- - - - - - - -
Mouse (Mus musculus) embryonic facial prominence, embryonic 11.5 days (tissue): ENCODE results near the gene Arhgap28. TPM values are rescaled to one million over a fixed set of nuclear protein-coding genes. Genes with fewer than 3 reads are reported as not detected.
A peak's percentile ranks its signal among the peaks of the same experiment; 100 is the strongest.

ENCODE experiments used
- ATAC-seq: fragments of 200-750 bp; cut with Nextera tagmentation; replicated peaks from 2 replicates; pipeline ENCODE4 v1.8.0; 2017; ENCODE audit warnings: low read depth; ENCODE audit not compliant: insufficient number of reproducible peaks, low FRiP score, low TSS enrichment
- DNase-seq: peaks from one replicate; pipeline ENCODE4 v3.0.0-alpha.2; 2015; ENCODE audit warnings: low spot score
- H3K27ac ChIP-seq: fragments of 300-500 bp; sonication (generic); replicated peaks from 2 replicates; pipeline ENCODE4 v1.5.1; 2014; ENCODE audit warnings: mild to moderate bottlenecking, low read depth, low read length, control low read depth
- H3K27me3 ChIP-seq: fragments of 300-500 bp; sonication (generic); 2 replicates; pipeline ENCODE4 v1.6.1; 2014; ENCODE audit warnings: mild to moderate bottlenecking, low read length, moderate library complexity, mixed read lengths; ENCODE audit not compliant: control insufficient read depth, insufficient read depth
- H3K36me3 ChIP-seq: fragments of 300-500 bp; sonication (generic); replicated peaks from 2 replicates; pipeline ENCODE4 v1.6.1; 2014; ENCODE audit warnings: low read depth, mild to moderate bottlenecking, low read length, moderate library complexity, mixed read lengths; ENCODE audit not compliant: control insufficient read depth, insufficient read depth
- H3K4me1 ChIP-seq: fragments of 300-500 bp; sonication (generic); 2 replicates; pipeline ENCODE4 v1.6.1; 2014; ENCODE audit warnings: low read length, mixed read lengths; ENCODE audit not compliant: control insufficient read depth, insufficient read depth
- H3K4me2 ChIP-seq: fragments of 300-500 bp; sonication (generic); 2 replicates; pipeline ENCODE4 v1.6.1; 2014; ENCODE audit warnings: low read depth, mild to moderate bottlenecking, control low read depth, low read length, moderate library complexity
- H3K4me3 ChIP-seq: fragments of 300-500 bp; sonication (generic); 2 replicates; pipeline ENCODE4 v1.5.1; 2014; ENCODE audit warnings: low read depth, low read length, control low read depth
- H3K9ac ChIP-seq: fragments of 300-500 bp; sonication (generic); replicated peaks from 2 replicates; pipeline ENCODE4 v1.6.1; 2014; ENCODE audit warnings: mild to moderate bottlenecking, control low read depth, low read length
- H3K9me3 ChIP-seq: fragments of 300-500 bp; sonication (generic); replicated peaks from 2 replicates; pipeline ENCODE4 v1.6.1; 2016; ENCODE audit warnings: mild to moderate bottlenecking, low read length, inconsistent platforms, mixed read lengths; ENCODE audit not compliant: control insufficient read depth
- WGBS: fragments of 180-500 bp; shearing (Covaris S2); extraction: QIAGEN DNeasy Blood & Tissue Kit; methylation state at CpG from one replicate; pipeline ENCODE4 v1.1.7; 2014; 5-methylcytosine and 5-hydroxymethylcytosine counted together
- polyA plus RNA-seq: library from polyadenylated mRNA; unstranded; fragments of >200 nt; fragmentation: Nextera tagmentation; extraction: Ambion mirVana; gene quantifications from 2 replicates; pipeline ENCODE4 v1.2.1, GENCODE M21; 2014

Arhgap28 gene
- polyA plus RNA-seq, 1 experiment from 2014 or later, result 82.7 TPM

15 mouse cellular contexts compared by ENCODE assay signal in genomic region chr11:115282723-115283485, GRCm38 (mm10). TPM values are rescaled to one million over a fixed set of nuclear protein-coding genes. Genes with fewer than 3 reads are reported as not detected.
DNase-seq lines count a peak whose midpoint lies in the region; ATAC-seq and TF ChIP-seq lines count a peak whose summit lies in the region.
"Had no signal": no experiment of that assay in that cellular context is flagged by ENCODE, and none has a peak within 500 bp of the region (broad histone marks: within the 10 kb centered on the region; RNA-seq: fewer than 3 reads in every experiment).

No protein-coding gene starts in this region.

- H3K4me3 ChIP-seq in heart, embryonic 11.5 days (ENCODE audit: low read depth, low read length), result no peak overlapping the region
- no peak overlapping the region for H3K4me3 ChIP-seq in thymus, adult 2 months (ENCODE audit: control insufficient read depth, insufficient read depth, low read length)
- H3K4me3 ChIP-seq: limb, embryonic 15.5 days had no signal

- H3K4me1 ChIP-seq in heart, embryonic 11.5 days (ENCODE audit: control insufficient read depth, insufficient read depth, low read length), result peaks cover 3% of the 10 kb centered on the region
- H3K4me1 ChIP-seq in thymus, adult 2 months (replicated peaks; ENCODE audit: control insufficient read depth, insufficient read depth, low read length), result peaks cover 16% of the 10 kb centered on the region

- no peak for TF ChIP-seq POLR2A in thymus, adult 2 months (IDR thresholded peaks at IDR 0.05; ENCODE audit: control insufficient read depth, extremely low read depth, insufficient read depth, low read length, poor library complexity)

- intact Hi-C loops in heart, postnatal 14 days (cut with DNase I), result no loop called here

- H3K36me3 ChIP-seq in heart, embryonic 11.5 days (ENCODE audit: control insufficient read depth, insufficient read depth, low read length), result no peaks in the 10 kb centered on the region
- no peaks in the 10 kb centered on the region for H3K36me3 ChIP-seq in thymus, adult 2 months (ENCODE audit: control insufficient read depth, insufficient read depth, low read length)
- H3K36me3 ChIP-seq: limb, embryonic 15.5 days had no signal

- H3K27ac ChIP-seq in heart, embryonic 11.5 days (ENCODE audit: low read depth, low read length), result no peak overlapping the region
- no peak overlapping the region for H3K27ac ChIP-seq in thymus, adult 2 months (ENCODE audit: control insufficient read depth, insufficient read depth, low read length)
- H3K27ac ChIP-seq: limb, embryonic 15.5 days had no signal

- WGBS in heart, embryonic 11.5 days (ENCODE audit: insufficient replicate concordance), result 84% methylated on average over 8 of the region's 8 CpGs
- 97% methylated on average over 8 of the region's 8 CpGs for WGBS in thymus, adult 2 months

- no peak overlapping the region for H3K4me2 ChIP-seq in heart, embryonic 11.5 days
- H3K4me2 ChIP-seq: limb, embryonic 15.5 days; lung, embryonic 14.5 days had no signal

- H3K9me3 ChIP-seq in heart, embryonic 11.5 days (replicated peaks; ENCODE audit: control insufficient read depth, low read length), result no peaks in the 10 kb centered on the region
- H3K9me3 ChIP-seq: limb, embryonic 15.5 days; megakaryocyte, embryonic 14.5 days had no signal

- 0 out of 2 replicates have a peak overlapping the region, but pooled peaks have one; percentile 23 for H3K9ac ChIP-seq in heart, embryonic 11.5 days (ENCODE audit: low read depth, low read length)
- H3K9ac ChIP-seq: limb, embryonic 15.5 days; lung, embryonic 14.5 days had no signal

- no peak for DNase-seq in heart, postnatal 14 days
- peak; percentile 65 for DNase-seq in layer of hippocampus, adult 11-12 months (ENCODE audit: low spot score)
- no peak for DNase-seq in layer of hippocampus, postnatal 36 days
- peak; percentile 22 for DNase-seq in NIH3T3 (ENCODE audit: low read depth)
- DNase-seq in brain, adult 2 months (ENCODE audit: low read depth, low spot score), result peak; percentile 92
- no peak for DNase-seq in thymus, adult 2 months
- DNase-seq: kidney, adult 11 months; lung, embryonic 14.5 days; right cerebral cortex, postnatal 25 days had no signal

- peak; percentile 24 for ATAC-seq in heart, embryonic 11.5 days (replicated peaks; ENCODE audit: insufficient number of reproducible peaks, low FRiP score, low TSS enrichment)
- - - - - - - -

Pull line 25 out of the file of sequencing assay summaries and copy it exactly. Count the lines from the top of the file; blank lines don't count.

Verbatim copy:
- H3K4me1 ChIP-seq in heart, embryonic 11.5 days (ENCODE audit: control insufficient read depth, insufficient read depth, low read length), result peaks cover 3% of the 10 kb centered on the region